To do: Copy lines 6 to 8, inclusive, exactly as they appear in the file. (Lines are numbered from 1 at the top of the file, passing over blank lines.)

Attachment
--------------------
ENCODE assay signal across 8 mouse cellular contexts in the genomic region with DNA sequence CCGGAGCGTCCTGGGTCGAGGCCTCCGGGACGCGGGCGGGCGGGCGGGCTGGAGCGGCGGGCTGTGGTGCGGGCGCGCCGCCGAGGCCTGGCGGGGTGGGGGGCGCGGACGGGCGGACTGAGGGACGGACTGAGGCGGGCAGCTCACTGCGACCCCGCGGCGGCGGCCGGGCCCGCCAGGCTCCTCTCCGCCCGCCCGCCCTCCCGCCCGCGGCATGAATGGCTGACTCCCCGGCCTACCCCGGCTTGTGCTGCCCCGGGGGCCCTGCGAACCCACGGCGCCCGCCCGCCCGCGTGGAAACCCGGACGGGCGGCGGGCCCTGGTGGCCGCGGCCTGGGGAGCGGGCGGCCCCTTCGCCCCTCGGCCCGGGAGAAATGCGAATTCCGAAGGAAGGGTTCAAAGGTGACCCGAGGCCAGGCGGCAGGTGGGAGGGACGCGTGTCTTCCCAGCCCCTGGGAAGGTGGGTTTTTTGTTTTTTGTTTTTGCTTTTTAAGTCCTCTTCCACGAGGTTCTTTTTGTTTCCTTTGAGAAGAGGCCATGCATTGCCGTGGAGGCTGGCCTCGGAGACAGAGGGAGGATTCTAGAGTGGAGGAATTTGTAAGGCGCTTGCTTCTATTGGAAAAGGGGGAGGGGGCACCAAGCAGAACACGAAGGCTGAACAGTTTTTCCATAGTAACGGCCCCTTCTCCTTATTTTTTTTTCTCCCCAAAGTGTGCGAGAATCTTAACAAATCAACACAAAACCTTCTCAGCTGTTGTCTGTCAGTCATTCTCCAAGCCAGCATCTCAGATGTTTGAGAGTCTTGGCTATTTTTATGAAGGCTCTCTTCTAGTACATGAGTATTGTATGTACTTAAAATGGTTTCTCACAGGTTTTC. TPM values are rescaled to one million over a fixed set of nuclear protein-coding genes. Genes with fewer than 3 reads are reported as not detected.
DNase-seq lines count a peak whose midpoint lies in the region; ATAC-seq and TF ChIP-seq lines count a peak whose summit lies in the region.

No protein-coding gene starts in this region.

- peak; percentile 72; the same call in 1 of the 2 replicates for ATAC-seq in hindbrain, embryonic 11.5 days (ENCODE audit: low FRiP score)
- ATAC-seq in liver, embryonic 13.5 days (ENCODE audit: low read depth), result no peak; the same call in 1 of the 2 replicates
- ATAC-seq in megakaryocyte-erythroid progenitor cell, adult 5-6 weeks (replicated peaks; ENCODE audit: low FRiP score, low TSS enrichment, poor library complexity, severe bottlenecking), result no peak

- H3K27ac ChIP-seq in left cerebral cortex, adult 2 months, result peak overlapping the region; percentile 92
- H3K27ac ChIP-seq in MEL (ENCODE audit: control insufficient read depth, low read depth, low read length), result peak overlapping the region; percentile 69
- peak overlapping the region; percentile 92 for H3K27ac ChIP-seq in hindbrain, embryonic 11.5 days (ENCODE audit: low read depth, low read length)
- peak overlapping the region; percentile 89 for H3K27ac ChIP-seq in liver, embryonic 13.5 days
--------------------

- ATAC-seq in megakaryocyte-erythroid progenitor cell, adult 5-6 weeks (replicated peaks; ENCODE audit: low FRiP score, low TSS enrichment, poor library complexity, severe bottlenecking), result no peak

- H3K27ac ChIP-seq in left cerebral cortex, adult 2 months, result peak overlapping the region; percentile 92
- H3K27ac ChIP-seq in MEL (ENCODE audit: control insufficient read depth, low read depth, low read length), result peak overlapping the region; percentile 69